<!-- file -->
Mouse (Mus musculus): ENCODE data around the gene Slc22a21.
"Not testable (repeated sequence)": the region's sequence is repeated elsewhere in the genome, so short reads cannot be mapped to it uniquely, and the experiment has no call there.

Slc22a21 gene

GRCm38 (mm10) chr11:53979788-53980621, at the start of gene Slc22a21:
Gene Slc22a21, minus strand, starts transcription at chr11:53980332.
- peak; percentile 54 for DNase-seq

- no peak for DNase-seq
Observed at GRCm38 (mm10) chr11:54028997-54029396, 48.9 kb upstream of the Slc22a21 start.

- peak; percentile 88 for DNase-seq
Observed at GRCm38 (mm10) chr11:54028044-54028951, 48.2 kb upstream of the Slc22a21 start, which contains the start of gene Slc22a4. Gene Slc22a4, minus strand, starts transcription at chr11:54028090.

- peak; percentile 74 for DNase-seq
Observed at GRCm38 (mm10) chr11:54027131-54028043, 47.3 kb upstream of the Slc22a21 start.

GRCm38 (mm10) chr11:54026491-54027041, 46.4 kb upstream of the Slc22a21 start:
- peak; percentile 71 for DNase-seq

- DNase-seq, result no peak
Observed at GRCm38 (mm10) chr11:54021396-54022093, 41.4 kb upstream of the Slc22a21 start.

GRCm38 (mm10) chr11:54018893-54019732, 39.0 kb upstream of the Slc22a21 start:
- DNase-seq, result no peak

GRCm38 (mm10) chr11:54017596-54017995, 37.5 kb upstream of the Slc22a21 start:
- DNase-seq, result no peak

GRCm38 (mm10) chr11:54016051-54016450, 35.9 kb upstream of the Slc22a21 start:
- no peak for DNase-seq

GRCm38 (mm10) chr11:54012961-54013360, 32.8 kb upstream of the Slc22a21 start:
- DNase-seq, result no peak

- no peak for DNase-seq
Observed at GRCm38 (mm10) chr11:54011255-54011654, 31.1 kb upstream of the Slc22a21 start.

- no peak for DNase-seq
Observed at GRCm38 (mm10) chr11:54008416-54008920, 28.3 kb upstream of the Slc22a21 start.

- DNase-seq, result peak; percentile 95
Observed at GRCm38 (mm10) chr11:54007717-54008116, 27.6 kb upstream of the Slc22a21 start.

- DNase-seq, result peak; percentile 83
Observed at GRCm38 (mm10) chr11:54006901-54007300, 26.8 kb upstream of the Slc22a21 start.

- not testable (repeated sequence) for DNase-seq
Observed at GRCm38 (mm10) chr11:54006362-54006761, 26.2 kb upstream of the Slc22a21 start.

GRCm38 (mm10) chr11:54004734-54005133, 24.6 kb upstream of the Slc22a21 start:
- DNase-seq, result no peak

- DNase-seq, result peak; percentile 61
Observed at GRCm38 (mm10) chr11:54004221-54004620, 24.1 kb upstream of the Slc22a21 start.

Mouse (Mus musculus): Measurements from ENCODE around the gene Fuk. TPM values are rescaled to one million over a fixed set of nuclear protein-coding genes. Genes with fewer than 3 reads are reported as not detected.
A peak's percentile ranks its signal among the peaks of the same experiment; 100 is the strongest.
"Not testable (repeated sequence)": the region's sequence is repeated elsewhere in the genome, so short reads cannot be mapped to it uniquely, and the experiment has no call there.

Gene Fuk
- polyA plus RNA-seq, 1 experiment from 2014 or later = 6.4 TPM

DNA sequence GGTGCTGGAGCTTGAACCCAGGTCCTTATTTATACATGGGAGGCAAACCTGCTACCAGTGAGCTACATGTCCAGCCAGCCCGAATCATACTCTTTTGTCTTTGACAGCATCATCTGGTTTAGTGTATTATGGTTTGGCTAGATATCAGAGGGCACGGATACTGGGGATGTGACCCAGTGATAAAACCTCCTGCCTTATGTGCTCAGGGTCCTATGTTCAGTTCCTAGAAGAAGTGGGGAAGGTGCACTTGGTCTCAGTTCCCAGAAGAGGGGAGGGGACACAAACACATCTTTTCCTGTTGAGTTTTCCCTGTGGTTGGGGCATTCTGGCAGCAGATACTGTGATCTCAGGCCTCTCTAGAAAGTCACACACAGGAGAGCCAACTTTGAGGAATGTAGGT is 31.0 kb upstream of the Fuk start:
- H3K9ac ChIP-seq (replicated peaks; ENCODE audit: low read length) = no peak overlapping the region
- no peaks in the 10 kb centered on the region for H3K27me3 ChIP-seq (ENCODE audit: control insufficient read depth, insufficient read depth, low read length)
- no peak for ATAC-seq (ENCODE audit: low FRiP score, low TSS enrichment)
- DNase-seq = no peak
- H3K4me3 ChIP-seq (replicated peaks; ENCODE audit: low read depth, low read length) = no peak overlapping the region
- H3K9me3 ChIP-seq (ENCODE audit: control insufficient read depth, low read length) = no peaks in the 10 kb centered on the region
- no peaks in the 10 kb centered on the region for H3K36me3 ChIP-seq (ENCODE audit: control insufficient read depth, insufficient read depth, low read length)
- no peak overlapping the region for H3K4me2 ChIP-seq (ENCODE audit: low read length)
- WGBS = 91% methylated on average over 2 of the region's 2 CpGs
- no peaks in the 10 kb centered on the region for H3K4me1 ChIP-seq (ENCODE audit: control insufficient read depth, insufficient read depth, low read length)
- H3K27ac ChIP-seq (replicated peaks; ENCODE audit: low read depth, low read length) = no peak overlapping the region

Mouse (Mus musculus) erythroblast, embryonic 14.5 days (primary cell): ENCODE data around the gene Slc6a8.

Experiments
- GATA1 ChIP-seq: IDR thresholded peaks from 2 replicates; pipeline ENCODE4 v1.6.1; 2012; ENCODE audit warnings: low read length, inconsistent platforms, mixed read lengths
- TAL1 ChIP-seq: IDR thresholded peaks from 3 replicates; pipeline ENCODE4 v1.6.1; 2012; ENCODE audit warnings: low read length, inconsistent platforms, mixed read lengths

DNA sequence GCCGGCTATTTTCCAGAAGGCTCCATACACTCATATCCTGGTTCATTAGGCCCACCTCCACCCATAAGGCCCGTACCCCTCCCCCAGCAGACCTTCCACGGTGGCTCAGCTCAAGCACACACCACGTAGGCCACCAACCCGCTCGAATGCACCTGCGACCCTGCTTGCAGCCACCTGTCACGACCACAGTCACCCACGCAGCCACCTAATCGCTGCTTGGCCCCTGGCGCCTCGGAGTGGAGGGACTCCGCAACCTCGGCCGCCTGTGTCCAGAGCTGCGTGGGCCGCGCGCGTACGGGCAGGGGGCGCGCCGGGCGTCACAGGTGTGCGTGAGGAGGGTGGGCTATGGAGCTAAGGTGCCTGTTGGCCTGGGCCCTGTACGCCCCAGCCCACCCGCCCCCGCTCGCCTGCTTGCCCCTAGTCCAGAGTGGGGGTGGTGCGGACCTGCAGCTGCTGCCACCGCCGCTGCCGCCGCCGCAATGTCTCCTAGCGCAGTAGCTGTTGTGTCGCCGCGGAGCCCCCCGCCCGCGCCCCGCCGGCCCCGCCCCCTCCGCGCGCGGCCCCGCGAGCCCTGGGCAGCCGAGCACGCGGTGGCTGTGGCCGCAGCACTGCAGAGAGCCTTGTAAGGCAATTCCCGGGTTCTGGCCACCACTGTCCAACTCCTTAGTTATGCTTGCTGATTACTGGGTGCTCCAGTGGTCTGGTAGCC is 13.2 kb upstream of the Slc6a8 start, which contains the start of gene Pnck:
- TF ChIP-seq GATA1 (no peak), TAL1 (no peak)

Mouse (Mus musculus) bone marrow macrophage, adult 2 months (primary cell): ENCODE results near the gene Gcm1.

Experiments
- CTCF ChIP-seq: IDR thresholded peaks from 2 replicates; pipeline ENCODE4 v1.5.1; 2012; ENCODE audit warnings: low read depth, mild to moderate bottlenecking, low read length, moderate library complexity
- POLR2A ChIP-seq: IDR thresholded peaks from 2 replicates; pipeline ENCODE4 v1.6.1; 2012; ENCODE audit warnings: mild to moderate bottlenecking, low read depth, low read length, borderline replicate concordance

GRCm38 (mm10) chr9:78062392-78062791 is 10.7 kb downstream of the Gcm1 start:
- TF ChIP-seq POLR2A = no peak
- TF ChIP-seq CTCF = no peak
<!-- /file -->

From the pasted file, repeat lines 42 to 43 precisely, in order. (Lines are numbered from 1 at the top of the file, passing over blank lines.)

Gene Fuk
- polyA plus RNA-seq, 1 experiment from 2014 or later = 6.4 TPM